|One of the very best new French bands. While Laz their second has been hailed as a classic by some, I wouldn't go this far. It is excellent, but has some rather dull moments that leave this one hanging a bit short. If you didn't like it, than don't bother with their first either!|
|Crimson influenced french band that has a penchant for creating eerie tunes, sometimes with frightening-sounding vocals. The first album was merely OK, but the second one Laz really rips: Check out the track "Iron Mickey" on side two for proof true. One of the better current french bands.|
|Halloween is one of the newer French progressives, contemporaries of bands like Minimum Vital and Tiemko. I have their 1990 release titled Laz. Their influences are varied, but I do hear some Pulsar. Perhaps the band took their name from Pulsar's classic album, Halloween. There is some excellent, contemporary guitar playing, as well as excellent keyboard work, vociferous violin, and tasteful bass. In addition to the Pulsar, there is, at least superficially, some similaries to Minimum Vital and especially Tiemko's excellent release, Ocean. For the most part, however, the music sounds pretty original to my ears, often being very atmospheric in nature rather than solos against a backdrop of instrumentation. I believe the vocals are in English but they aren't found very often. Very well done and highly recommended.|
|Merlin is a superb third production from this French band. Hear four excellent musicians share violin, guitars, basses, keyboards, lute, drums, percussions, vocals. Also add participation by two string quartets (strings and winds) as well as guests on voice and flute. This impressive production offers inventive music and a variety of arrangements that range from chamber music to heavy symphonic, to jazz-rock fusion. Medieval themes are developed in music, song and words (in French) in the format of a captivating suite. The richness of this music dictates sustained attention by the listener. -- Paul Charbonneau|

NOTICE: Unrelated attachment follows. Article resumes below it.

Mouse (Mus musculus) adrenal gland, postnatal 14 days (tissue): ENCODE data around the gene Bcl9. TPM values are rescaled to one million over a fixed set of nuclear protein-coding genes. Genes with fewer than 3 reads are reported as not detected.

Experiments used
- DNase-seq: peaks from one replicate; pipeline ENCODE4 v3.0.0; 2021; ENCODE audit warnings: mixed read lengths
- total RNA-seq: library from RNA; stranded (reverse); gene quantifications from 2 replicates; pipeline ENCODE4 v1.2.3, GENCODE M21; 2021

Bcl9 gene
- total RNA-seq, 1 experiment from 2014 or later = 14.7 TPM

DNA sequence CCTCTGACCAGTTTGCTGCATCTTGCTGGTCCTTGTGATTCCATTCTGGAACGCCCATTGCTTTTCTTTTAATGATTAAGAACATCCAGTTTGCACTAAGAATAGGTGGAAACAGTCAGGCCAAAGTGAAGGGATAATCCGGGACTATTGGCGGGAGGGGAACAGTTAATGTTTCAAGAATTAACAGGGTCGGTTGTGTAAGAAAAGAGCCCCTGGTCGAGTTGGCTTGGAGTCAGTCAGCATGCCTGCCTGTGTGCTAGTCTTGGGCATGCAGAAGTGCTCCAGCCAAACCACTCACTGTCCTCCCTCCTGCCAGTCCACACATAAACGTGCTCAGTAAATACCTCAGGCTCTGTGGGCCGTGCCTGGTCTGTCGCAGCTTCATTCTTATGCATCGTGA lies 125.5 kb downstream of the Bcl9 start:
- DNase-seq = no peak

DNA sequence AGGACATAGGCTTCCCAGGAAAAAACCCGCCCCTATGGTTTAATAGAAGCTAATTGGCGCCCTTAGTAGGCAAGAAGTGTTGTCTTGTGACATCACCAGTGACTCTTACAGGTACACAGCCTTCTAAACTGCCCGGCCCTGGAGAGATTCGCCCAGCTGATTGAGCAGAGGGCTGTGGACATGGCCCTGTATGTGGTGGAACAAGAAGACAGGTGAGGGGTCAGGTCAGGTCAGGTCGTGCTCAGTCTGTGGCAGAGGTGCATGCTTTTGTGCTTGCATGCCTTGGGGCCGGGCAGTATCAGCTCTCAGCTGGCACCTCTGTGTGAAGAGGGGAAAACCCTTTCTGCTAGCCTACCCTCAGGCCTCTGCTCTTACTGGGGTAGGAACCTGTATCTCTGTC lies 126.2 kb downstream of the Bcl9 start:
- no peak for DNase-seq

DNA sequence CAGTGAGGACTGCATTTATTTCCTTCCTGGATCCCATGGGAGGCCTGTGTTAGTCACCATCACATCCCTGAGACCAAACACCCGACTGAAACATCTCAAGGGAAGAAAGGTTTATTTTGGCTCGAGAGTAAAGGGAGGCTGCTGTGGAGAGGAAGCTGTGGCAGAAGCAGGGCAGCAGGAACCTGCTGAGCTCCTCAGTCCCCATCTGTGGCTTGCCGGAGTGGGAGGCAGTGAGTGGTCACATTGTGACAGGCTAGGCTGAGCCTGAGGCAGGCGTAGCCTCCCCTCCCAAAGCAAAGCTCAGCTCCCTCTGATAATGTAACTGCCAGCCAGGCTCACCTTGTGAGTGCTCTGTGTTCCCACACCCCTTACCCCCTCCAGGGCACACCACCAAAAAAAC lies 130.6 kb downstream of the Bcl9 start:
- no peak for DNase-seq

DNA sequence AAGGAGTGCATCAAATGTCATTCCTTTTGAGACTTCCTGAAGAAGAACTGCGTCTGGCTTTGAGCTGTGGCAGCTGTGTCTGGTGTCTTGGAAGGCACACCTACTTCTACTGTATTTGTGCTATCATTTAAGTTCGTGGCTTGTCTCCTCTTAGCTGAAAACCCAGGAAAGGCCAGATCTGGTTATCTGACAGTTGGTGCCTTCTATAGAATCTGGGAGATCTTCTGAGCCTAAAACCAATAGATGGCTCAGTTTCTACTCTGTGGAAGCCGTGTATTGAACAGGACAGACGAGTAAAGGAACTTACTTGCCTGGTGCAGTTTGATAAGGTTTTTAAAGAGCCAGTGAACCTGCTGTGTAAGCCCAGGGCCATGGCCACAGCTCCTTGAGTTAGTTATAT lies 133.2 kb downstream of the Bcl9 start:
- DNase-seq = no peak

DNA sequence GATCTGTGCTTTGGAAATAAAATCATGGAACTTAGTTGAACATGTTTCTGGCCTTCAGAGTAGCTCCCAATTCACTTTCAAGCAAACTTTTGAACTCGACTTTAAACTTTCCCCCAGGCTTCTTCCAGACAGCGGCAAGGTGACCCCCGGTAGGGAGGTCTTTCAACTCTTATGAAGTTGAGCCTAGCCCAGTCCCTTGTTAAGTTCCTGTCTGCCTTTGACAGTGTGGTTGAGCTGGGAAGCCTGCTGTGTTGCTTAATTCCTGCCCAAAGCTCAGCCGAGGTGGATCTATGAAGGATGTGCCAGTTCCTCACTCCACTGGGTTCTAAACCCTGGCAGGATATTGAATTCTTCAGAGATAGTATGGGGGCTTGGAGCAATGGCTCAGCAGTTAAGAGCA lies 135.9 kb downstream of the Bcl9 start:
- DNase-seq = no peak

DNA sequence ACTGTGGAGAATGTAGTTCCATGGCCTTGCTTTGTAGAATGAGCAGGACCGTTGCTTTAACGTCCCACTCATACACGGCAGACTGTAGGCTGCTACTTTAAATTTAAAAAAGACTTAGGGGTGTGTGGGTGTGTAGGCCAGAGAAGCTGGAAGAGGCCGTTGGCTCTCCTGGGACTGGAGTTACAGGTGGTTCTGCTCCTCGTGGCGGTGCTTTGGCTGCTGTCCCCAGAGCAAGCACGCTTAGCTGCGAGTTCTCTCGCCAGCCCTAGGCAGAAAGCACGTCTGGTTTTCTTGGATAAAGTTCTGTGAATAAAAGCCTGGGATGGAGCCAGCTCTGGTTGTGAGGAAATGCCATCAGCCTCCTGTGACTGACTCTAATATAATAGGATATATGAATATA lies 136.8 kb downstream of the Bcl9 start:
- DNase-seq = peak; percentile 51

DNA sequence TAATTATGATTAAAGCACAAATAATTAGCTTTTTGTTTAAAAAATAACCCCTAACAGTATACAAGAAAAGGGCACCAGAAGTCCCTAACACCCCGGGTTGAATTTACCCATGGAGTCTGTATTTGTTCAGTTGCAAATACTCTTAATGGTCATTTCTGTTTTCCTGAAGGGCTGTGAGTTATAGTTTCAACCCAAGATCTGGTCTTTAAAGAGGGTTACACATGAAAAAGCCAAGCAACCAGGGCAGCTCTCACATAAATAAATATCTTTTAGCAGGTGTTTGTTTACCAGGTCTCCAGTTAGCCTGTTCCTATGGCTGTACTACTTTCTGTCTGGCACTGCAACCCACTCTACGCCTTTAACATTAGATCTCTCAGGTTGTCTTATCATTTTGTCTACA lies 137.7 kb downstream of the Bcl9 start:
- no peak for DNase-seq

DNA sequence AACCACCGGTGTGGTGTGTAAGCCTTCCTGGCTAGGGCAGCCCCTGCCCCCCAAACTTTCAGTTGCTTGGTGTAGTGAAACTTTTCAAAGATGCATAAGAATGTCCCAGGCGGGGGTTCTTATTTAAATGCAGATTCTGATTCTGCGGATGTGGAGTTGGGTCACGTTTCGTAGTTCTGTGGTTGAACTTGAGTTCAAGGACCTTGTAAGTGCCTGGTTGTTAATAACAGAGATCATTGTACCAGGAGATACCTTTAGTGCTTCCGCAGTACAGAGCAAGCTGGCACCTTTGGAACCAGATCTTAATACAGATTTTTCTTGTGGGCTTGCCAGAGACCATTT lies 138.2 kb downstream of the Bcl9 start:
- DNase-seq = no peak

Click here to order Halloween's CD's
from Musea Records
Conservation of Mass (01)
Hamadryad - Jean-François Désilets (Bass), Jocelyn Beaulieu
(Lead Vocals & Guitars), Denis Jalbert (Guitars, Vocals), Yves Jalbert
(Drums, Percussion, Vocals) and Francis Douchet (Keyboards)
The Canadian band Hamadryad has released what may be the best prog album of 2001 (the copyright date is 2000, but it was actually released in March of 2001) for their debut. This album has everything you could ask for in a prog album, and if you are listening to something that you aren't thrilled about, just wait a moment and the music will change to something new that you are thrilled about. The diversity of music on this CD is tremendous, while some underlying style still keeps it cohesive as an album.
Take for example the opening song ... well, after a 49-second tape loop noise intro ... "Amora Demonis" is a progressive metal song, though a section with psychedelic sitars gives some indication of what lies ahead. But if you stopped listening after the first song, you would have entirely the wrong impression of this band.